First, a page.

Title:
Universal/Portable Cable Support and EMI Reduction Bar
Kind Code:
A1
Abstract:
A Universal/Portable Cable Support and EMI Reduction Bar which to attenuate electromagnetic interference on the input/output cables of the electronics rack passing therethrough before the cables exit the rack. The bar works for cables exiting any part of the rack. The design involves an introduction of a grounding bar that can serve as EMI suppression (detuning frame resonance and reducing cable emissions) as well as cable support/retention functions. The bar provides a stable Ethernet cable support and EMI (Electromagnetic Interference) suppression structure which reduces EMI emission on the cable as well as eliminates the extra connection needed when using a separate RF (Radio Frequency) choke. A device, system and method are provided.


Inventors:
Soo Hoo, Kwok M. (Poughkeepsie, NY, US)
Jaze, Alma (Poughkeepsie, NY, US)
Mathew, Simon (Middletown, NY, US)
Tsfasman, Arkadiy O. (Wappingers Falls, NY, US)
Application Number:
14/248382
Publication Date:
10/15/2015
Filing Date:
04/09/2014
Assignee:
International Business Machines Corporation (Armonk, NY, US)
Primary Class:
Other Classes:
174/350
International Classes:
H05K9/00; H05K7/14
View Patent Images:
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Claims:
We claim:

1. A device for cable support and electromagnetic interference (EMI) reduction in an electronics rack, the device comprising: a cable support bar having at least one opening for at least one cable of the electronics rack to pass therethrough, the cable support bar having a first end and a second end and formed by joining a top section half and a bottom section half, the rack having a first side wall and a second side wall; the top section half of the bar having at least one top channel and the bottom section half of the bar having at least one bottom channel, wherein ferrite inductor portions are dispersed within and around the at least one top channel and the at least one bottom channel; a first attachment mechanism to attach and ground the first end of the bar to the first side of the rack; and a second attachment mechanism to attach and ground the second end of the bar to the second side of the rack; wherein: the top and bottom section halves of the bar are disposed so that when the top section is attached to the bottom section the top section and bottom section thereby form an attached structure with the channels aligned to create the opening through which the at least one cable may pass; and the attached structure applies force to the ferrite inductor portions to ensure that the top ferrite inductor portion and the bottom ferrite inductor portion make physical contact thereby forming an electromagnetic inductor around a cable passing through the opening.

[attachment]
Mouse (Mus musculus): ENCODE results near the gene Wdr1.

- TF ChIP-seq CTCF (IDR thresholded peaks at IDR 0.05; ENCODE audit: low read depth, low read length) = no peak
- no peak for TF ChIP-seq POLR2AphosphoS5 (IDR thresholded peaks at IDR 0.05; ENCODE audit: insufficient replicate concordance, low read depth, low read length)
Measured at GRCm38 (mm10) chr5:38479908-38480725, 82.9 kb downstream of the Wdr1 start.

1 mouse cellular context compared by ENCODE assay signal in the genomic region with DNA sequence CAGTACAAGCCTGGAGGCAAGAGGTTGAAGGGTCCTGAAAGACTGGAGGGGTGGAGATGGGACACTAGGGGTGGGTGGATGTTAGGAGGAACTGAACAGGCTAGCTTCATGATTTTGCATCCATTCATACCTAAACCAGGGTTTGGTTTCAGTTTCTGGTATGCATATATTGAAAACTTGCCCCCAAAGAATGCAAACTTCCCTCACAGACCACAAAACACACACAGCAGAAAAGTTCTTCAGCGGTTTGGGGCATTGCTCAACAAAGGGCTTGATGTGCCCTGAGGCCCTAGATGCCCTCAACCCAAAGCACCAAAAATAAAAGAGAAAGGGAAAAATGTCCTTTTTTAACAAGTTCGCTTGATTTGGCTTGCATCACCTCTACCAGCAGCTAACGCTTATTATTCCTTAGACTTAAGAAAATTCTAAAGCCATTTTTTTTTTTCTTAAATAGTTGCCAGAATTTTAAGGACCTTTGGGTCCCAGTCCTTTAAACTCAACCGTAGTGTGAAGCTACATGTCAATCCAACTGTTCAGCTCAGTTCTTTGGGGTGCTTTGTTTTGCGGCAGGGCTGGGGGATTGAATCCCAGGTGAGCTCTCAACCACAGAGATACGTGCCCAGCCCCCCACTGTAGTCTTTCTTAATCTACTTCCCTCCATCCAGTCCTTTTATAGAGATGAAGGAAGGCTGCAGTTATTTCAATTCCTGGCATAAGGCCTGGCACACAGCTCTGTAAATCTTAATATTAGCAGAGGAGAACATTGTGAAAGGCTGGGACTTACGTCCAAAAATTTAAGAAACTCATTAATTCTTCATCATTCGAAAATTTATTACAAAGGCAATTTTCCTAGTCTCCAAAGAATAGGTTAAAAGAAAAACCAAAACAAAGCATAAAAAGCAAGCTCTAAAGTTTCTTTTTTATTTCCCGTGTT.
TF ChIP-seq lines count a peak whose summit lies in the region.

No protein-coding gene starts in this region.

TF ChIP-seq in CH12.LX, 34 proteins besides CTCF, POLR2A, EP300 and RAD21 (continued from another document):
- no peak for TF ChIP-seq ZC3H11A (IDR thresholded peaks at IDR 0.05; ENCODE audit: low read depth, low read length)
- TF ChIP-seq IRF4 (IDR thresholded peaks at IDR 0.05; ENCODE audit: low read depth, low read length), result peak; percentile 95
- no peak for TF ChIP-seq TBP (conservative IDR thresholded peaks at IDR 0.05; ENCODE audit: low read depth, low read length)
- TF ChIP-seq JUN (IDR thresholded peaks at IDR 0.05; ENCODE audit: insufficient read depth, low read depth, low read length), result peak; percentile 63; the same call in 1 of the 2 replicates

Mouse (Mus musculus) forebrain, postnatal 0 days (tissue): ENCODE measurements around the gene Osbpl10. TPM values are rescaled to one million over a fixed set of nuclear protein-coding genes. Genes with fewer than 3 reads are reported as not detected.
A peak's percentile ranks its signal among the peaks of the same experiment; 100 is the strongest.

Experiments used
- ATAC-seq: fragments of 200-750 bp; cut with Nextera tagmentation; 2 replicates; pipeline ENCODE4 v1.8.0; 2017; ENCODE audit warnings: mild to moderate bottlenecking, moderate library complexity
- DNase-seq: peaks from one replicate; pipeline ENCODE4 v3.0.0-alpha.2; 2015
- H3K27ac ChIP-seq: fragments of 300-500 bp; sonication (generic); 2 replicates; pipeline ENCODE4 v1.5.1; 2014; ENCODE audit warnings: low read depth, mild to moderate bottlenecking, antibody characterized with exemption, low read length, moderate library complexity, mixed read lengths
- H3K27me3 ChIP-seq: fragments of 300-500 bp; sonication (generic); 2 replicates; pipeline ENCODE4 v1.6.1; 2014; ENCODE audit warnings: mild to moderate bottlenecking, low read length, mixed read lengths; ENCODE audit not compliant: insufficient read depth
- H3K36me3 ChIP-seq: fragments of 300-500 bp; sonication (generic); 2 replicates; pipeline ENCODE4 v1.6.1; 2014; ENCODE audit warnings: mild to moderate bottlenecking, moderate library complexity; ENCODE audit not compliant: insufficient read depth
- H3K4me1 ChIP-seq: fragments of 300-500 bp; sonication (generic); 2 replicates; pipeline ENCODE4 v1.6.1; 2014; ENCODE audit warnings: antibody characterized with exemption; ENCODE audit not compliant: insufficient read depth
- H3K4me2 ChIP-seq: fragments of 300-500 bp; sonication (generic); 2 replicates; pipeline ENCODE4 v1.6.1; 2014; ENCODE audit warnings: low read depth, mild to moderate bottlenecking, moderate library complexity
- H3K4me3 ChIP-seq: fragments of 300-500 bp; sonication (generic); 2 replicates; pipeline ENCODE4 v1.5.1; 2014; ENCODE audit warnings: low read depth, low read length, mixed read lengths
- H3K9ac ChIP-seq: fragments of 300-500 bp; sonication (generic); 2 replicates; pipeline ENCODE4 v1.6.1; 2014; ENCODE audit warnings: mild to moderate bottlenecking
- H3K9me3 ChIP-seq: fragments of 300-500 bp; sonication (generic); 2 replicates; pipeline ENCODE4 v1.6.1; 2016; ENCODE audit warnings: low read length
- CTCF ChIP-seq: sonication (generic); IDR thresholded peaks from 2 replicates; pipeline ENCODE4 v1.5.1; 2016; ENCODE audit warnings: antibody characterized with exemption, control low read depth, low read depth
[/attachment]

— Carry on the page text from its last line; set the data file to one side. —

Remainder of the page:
2. The device of claim 1, wherein at least one half comprises a continuous section of ferrite material and the at least one channel is formed in the half by milling the channel into the ferrite material.

3. The device of claim 1, wherein the at least one half comprises at least one individual half ferrite core located at the channel.

4. The device of claim 1 wherein at least one attachment mechanism is spring loaded in order to apply pressure to a side wall.

5. The device of claim 1 at least one attachment mechanism is a threaded extendable end design applying in order to apply pressure to a side wall.

6. The device of claim 1 wherein at least one attachment mechanism is a conductive magnetic end cap which magnetically attaches to a side wall.

7. The device of claim 1 wherein a grounding contact is made between an attachment mechanism and a side wall via conductive elastomer.

8. The device of claim 1 wherein a grounding contact is made between an attachment mechanism and the rack via foam lined conductive metallic cloth.